It was a special event when my parents threw a party for either our neighbors or the teachers from our small town schools. I can only remember them doing it a half a dozen times or so, and it definitely made an impression on me.
Mom would buy special food that we didn’t see very often, and Dad would make sure he had some makings for drinks. Tables and chairs would be set for card games. Both would work together to get things ready, and we were pressed into action, too. They wanted to be sure that the guests felt welcomed and enjoyed themselves. It was one of their ways of valuing these people, and recognizing their neighborliness or their efforts to be good teachers for us.
I believe that my parents• willingness to invite people into their home, and to create a fun evening where people could share stories and get to know each other better, meant a lot to those attending. And it certainly set an example for me in the art of helping to build community with those around us.
When Mom and Dad moved from the farm into the Des Moines area, they invited their new neighbors to their home, and began building community there. Dad would take daily walks around the development and I think they were as much about making new friends on his “rounds” than getting the exercise. Pretty soon they were trading garden produce, baked goodies, and dinners with those around them. It meant a great deal to them to create relationships where they were called on for help of one kind or another, and in turn they could ask for it. There was true caring shared in that community.
Even now, my 80-year-old mother is trying new recipes to take down to the St. Vincent de Paul’s center where she volunteers, to share with the workers and other volunteers. The last time I spoke to her on the phone, she was telling me that one of her good friends has been ill and hasn’t been feeling like cooking or eating much, so Mom has been taking meals over to her. She continues to build and take care of her relationships and those who share her life.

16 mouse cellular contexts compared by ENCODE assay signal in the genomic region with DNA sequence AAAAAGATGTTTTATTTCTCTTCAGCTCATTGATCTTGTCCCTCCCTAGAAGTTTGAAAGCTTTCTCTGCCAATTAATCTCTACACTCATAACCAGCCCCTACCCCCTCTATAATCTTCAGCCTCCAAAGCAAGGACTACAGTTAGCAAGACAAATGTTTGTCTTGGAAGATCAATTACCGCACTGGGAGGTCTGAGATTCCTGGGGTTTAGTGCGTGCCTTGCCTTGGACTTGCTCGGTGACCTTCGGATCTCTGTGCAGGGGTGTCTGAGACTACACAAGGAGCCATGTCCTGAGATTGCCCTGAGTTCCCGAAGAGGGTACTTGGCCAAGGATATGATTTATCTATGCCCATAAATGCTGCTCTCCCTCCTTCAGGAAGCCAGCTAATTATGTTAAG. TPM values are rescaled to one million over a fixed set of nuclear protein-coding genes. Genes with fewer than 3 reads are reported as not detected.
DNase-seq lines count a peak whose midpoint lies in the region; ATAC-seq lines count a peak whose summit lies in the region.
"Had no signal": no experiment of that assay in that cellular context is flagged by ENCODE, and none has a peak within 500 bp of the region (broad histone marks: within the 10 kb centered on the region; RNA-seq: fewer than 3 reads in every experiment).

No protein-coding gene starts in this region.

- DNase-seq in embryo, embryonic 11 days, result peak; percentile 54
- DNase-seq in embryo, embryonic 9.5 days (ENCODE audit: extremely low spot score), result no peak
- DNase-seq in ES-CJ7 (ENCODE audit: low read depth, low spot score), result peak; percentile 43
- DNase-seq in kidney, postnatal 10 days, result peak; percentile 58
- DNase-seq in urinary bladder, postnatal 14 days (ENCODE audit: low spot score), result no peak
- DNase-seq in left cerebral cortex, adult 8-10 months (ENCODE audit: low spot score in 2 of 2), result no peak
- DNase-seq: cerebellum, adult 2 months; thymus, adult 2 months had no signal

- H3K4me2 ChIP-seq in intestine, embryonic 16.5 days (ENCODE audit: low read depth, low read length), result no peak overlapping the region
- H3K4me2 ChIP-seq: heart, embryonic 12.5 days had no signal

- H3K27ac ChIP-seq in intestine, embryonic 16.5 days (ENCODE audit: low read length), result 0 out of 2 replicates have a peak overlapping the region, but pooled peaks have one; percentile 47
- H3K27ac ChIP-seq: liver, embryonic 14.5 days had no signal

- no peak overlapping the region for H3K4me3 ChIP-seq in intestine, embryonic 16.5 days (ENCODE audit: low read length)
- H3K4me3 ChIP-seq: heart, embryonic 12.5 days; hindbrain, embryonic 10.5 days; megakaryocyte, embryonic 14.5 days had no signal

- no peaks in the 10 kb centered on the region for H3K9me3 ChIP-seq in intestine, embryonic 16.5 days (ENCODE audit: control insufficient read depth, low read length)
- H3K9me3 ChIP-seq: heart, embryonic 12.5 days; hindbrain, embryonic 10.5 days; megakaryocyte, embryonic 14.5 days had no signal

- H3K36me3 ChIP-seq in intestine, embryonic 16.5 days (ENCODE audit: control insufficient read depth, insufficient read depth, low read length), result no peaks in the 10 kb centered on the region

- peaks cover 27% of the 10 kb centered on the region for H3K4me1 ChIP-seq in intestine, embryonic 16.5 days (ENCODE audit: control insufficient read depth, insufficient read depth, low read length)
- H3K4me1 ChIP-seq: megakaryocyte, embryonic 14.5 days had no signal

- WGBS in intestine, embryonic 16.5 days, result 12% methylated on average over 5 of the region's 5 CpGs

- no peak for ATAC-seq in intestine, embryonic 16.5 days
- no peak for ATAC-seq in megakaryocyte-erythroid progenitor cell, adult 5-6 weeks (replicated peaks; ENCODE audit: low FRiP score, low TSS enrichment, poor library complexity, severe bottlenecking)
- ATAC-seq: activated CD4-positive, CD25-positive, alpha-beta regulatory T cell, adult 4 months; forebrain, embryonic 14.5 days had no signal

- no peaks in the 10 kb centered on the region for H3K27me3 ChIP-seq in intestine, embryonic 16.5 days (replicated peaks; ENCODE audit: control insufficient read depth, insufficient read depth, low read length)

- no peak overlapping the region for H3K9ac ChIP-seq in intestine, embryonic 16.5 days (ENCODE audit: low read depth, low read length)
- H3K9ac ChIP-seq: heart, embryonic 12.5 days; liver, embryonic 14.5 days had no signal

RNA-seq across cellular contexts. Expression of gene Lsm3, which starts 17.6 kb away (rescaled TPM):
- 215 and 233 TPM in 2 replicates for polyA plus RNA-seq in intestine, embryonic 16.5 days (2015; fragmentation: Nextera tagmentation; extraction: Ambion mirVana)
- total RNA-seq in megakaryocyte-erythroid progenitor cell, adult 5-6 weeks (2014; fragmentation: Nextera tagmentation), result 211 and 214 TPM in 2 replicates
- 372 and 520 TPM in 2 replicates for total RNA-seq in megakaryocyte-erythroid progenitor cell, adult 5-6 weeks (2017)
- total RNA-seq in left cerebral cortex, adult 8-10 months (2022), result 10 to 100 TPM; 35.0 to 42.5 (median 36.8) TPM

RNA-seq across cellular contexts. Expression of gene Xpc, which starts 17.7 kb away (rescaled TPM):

My husband and I are blessed to have wonderful neighbors in Ohio. We share many of the same gifts and activities with them as my parents did with theirs • produce, plants from the garden, baked goods, dinner parties, and impromptu get-togethers. It all helps me to feel connected and a part of something larger than our household. I very much enjoy their company, and having a chat here and there as we go about our days. We look out for each other, providing support in tough times and celebrating the good things that come our way.
It is for those reasons that I consider it an honor to host them in our house or out on our patio, weather permitting. I want them to know I care and that they mean a great deal to me. And, I want the children in the neighborhood to have what I had growing up • a great community who shared real connections and were there for each other. Then, as they leave the nest, they may be inspired to build their own caring communities, wherever they land.
I made some banana bread last weekend to take over to our neighbors• house for a dessert pot-luck. I came home with an empty plate, which is always a good sign, so I’ll share the recipe with you. We coupled it with a bowl of dark sweet cherries, for a healthy note.
Neighborhood Banana Bread
5 tablespoons of butter
2/3 cup sugar
2 eggs, beaten
3 ripe bananas, mashed (When bananas get too ripe to eat, I throw them in a plastic bag or container, and put them in the freezer. Then I always have bananas to use for bread, when I’m in the mood to bake. In the freezer, some liquid forms in the container, and I use that in the bread, too.)
1 • cups flour
1 teaspoon baking soda
• to • teaspoon salt (I use •)
• to 1 teaspoon of vanilla (I use 1)
• to 1 cup coarsely chopped walnuts or pecans, optional (I use 1 cup because I love them in bread.)
Cream together butter and sugar. Add the mashed bananas and eggs, combine well. Sift together flour, soda, and salt. Add to mixture. Stir in vanilla. Pour into greased and floured loaf pan. Bake at 350 degrees for 50 to 60 minutes. The top will spring back and the sides will begin to pull away from the pan, when done. Let cool for 20 minutes or completely before running a spatula along the edge of the pan and underneath the loaf to help separate it from the pan. Turn the pan over, cradling the top of the loaf in your hand, and place on a cutting board or plate.
Coaching Inquiries: Did you have communities that were important to you as you were growing up, or after you left home? What impact did they have on you? How do you build communities today? Is there anyone you•d like to include in one of these circles? Are there any communities that you would like to join?
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May you be filled with goodness, peace, and joy.
Kate Kriynovich (Kate@LifeTrekCoaching.com)
LifeTrek Coaching International
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